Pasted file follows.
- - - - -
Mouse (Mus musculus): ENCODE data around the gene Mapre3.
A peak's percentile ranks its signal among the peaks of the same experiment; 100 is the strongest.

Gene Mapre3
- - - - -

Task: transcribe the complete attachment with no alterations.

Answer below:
Mouse (Mus musculus): ENCODE data around the gene Mapre3.
A peak's percentile ranks its signal among the peaks of the same experiment; 100 is the strongest.

Gene Mapre3